Also Known As: Inderal, Propranolol
Propranolol (INN) is a sympatholytic non-selective beta blocker. Sympatholytics are used to treat hypertension, anxiety and panic. It was the first successful beta blocker developed. Propranolol is available in generic form as propranolol hydrochloride, as well as an AstraZeneca and Wyeth product under the brand names Inderal, Inderal LA, Avlocardyl (also available in prolonged absorption form named "Avlocardyl Retard"), Deralin, Dociton, Inderalici, InnoPran XL, Sumial, Anaprilinum (depending on marketplace and release rate), Bedranol SR (Sandoz).
Propranolol is currently being investigated as a potential treatment for post-traumatic stress disorder. Propranolol works to inhibit the actions of norepinephrine, a neurotransmitter that enhances memory consolidation. Studies have shown that individuals given propranolol immediately after a traumatic experience show less severe symptoms of PTSD compared to their respective control groups that did not receive the drug (Vaiva et al., 2003)[full citation needed]. Propranolol reduces the effects of nightmare-related cardiac activity by keeping sinus rhythm low during nightmares, as a higher pulse and increased adrenaline are associated with severe nightmares. However, results remain inconclusive as to the success of propranolol in treatment of PTSD, including nightmares experienced by those with PTSD. There are also many ethical and legal questions surrounding the use of Propranolol-based medications for use as a "memory dampener," including: altering (memory-recalled) evidence during an investigation, modifying behavioral response to past (albeit traumatic) experiences, the regulation of these drugs, and others.
Propranolol in combination with etodolac is currently being investigated in a Phase 3 trial of 400 colorectal cancer patients as a potential treatment for prevention of colorectal cancer recurrence. The aim of this study is to assess the use of perioperative medical intervention using a combination of a propranolol and etodolac in order to attenuate the surgically induced immunosuppression and other physiological perturbations, aiming to reduce the rate of tumor recurrence and distant metastatic disease.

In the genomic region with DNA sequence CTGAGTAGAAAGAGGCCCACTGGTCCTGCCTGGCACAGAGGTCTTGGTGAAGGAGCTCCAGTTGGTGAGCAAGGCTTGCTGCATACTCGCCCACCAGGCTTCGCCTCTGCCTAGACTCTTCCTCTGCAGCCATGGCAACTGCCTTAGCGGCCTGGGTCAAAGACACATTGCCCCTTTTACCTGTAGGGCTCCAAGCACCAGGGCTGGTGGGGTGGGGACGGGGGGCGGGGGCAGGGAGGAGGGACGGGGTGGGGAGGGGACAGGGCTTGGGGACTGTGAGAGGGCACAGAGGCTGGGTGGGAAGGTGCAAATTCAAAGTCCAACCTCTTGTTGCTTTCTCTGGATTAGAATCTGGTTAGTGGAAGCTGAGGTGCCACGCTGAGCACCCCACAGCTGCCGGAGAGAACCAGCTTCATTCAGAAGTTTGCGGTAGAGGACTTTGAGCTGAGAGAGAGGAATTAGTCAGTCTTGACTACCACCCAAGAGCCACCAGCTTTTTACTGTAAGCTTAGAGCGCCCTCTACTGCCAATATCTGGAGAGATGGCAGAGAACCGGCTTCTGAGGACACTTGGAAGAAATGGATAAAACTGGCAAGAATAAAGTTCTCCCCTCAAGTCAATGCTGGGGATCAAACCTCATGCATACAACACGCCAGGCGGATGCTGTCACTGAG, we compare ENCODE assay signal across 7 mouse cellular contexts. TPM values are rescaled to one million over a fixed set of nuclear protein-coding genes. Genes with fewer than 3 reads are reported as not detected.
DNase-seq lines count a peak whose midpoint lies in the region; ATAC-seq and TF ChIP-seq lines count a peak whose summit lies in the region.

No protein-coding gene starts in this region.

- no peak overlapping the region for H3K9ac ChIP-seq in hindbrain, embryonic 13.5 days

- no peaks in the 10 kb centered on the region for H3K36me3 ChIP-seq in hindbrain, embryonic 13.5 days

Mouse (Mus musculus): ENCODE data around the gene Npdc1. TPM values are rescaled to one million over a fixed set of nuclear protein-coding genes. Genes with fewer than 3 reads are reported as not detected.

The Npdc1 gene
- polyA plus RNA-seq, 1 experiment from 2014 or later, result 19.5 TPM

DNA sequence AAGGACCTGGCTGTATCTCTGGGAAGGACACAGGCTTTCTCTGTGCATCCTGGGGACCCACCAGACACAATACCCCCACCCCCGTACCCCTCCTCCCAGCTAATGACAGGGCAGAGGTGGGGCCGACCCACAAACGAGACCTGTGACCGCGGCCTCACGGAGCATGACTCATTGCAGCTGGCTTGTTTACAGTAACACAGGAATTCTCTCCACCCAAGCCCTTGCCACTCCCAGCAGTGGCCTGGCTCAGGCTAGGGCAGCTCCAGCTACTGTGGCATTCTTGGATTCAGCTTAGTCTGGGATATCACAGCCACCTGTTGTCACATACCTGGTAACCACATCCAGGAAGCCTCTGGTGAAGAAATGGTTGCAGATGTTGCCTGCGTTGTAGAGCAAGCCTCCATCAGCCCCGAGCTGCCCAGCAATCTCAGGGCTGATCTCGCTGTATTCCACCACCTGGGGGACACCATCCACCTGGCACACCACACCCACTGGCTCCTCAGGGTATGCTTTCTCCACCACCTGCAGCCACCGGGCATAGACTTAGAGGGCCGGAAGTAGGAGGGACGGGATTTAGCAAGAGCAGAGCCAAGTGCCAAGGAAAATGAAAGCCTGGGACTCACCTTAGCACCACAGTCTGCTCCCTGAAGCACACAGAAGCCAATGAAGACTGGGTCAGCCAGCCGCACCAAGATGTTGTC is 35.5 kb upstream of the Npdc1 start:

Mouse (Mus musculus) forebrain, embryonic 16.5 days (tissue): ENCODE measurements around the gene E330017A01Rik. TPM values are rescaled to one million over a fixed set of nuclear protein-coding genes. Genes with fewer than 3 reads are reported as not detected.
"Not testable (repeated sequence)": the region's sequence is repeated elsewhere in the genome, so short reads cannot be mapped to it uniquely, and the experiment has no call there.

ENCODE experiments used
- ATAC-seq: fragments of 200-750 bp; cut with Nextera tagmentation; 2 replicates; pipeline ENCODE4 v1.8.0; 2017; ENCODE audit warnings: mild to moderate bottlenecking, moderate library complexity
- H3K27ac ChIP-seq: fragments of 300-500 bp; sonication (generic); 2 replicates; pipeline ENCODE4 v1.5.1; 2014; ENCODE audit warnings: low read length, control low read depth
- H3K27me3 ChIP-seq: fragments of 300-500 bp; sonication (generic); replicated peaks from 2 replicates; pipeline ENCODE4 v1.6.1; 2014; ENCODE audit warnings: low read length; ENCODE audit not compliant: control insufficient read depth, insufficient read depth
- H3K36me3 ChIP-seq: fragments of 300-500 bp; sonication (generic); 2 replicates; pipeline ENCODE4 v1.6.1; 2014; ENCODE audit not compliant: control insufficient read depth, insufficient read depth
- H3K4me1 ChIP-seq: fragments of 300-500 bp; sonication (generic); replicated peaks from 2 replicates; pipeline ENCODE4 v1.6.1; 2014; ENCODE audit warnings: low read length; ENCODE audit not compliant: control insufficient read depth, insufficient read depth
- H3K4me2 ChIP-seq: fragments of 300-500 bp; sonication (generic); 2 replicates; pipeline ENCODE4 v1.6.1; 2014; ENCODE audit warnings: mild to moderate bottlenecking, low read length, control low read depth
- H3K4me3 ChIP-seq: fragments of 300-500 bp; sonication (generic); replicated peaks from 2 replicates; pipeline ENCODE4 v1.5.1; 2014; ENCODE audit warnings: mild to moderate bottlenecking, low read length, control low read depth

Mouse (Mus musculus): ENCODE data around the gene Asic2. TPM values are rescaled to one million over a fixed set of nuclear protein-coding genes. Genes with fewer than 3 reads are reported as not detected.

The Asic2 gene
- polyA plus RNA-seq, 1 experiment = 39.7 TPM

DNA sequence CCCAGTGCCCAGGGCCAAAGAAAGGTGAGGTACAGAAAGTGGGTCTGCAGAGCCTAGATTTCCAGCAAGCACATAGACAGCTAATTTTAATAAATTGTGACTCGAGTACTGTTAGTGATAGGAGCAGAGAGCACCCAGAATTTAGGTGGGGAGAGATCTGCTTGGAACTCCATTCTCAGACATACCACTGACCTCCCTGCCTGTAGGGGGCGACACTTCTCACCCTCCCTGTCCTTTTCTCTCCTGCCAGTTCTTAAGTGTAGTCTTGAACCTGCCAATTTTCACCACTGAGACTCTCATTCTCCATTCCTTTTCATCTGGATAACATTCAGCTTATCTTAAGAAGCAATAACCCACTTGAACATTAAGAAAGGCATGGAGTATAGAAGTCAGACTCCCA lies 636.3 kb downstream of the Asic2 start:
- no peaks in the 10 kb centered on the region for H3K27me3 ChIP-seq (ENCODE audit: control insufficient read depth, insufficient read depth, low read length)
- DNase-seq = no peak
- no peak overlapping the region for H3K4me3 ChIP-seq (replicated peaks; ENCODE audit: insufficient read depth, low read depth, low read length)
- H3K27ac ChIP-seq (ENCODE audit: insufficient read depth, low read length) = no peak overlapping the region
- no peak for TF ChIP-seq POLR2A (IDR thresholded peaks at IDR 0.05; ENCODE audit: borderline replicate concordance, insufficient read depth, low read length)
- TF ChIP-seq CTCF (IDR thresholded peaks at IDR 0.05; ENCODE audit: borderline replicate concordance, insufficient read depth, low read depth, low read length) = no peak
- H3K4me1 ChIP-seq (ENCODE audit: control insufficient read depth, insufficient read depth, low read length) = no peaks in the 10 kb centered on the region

Evidence from June 2008 suggests that propranolol can be used to treat severe infantile hemangiomas (IHs). This treatment shows promise as being superior to corticosteroids when treating IHs, but there are no controlled trials to date that prove this.
Propranolol was investigated for possible effects on resting energy expenditure and muscle catabolism in patients with severe burns. In children with burns, treatment with propranolol during hospitalization attenuated hypermetabolism and reversed muscle wasting.
Propranolol along with a number of other membrane-acting drugs have been investigated for possible effects on Plasmodium falciparum and so the treatment of malaria. In vitro positive effects until recently had not been matched by useful in vivo anti-parasite activity against P. vinckei, or P. yoelii nigeriensis. However, a single study from 2006 has suggested that propranolol may reduce the dosages required for existing drugs to be effective against P. falciparum by 5- to 10-fold, suggesting a role for combination therapies.
Oxford researcher Sylvia Terbeck gave volunteers the beta-blocker propranolol. The volunteers scored lower on a range of psychological tests designed to reveal any racist attitudes than a group who took a placebo. The region of the brain called the amygdala is involved in processing emotion, including fear, and many psychologists think racist feelings are driven by the fear center. Propranolol inhibits the amygdala.